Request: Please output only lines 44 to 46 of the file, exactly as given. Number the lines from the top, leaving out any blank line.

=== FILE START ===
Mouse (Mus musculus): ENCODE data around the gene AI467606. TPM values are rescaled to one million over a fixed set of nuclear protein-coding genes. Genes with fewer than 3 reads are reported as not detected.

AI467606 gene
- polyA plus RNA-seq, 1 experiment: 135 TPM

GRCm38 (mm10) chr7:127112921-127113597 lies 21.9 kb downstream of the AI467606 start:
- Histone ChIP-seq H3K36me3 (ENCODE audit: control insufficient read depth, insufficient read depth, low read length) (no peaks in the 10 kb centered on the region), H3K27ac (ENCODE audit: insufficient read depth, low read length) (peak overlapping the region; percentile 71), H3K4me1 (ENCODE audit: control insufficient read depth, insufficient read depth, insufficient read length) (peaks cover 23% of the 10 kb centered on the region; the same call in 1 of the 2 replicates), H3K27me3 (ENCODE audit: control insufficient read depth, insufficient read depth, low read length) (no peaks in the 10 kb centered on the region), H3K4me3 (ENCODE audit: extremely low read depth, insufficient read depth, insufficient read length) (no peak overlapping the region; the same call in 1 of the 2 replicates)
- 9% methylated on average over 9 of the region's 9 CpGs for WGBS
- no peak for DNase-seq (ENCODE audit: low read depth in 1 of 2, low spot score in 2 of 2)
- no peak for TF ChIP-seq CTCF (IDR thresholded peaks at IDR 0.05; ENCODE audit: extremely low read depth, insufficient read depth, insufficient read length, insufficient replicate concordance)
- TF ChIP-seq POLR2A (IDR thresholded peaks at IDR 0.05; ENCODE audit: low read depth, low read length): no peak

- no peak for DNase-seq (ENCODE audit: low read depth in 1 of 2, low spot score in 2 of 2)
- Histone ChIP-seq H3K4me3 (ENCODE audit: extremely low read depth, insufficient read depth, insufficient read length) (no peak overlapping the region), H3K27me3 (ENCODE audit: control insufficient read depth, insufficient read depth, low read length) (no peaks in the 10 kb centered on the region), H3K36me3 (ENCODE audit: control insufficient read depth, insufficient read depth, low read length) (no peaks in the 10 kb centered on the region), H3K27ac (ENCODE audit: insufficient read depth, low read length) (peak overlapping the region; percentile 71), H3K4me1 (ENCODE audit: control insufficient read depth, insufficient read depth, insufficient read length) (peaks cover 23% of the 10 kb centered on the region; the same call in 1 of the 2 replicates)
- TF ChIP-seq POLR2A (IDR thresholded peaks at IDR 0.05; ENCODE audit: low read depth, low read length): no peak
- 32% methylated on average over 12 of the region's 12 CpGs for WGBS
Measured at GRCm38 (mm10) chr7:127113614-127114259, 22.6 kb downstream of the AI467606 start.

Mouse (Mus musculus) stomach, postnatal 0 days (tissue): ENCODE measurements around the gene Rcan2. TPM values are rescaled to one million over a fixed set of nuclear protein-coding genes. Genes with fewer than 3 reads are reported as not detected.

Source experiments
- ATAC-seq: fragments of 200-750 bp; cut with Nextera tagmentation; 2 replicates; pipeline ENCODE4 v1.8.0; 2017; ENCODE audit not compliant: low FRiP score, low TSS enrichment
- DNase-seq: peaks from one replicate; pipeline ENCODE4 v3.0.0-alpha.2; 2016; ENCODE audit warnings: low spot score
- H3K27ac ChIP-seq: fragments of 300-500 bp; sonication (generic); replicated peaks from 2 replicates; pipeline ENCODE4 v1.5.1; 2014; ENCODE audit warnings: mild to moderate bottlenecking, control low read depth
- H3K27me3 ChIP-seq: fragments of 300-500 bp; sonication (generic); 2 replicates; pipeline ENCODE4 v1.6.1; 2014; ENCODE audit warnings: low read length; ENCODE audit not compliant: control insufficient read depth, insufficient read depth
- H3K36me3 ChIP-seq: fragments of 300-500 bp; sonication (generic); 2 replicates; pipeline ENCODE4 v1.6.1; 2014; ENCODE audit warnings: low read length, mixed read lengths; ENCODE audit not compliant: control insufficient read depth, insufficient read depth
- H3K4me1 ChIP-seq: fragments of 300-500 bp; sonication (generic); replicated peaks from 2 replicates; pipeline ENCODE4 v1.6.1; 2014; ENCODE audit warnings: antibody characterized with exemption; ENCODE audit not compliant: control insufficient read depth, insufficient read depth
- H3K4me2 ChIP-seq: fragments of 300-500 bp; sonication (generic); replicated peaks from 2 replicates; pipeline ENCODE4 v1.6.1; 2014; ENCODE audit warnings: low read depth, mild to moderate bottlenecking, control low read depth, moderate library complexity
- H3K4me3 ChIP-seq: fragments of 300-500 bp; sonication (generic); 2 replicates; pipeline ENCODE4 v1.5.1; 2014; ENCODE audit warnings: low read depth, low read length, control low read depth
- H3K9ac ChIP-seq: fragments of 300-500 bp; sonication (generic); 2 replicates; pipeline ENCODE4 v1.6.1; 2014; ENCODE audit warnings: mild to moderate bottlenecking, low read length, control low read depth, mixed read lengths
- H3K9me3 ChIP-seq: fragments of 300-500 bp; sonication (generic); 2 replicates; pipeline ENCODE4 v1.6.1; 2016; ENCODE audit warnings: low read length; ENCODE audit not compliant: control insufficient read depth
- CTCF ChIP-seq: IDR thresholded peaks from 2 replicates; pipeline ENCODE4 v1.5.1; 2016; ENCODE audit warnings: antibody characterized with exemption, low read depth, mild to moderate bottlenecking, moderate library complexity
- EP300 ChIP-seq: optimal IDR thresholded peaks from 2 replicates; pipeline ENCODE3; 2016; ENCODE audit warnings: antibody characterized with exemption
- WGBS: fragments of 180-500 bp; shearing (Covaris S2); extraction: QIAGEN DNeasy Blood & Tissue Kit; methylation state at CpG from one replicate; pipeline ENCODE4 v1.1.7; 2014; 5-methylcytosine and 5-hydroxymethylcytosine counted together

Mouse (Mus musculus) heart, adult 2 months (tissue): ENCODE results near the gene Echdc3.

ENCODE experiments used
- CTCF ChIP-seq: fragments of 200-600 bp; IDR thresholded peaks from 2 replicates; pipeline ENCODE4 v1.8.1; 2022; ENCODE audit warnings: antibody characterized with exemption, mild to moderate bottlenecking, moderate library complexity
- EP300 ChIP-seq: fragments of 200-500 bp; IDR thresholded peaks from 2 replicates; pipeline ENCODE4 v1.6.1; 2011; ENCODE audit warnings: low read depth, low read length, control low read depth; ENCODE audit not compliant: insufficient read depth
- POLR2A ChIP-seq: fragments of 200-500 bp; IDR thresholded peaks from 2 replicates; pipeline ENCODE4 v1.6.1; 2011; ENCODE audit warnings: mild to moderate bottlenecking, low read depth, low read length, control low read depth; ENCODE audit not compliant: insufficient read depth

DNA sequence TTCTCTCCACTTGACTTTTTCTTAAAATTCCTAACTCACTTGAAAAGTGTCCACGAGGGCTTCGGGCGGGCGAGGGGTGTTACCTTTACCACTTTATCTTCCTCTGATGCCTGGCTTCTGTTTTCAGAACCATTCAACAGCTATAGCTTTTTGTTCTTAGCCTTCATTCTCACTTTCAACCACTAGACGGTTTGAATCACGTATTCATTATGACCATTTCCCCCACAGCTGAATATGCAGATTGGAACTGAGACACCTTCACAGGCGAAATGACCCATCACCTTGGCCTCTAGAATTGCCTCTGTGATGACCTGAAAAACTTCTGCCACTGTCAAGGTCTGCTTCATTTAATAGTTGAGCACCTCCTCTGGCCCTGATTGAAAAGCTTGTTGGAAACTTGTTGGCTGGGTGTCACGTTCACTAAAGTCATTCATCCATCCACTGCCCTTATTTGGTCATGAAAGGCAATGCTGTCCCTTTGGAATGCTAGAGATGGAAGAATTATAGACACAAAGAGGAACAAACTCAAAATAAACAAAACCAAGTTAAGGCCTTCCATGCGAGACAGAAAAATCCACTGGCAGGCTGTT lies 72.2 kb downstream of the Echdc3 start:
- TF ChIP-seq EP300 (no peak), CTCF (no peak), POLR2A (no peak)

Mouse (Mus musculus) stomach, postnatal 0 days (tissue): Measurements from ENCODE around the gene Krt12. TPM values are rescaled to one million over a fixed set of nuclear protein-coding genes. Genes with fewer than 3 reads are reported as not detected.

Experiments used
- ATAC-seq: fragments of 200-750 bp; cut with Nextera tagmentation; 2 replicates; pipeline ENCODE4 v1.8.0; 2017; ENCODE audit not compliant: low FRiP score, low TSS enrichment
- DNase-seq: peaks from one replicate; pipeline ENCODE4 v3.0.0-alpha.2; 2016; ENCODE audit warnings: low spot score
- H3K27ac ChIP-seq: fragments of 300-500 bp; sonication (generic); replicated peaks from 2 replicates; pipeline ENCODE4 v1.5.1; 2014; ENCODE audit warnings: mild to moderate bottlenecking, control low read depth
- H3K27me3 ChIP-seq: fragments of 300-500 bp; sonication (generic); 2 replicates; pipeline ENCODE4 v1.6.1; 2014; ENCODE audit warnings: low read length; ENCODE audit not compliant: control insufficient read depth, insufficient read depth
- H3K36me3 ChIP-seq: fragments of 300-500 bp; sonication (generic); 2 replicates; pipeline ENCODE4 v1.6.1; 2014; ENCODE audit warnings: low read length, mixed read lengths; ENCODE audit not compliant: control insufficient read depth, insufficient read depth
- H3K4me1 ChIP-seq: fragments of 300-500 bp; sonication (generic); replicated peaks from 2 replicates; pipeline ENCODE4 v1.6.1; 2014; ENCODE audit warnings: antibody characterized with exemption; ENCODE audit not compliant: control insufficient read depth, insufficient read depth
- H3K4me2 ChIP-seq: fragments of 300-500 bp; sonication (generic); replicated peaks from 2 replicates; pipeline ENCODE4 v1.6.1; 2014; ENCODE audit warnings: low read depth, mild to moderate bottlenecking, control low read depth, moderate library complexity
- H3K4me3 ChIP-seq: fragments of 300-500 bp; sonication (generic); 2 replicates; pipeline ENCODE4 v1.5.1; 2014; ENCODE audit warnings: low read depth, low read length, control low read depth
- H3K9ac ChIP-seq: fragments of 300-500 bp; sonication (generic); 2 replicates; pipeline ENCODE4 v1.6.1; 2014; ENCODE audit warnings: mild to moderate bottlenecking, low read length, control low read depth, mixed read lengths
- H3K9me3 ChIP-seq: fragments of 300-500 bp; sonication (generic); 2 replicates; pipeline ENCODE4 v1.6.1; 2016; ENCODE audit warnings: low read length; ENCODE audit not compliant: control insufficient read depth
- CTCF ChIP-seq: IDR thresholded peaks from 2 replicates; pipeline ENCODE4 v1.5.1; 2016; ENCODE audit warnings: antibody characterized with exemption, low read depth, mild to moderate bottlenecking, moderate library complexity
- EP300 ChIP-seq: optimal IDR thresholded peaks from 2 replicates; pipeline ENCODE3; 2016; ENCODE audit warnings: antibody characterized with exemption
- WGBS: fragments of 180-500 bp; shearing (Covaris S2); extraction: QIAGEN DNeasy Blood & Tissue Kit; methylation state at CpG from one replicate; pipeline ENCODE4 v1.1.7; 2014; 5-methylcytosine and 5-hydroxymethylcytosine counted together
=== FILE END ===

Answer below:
- H3K4me1 ChIP-seq: fragments of 300-500 bp; sonication (generic); replicated peaks from 2 replicates; pipeline ENCODE4 v1.6.1; 2014; ENCODE audit warnings: antibody characterized with exemption; ENCODE audit not compliant: control insufficient read depth, insufficient read depth
- H3K4me2 ChIP-seq: fragments of 300-500 bp; sonication (generic); replicated peaks from 2 replicates; pipeline ENCODE4 v1.6.1; 2014; ENCODE audit warnings: low read depth, mild to moderate bottlenecking, control low read depth, moderate library complexity
- H3K4me3 ChIP-seq: fragments of 300-500 bp; sonication (generic); 2 replicates; pipeline ENCODE4 v1.5.1; 2014; ENCODE audit warnings: low read depth, low read length, control low read depth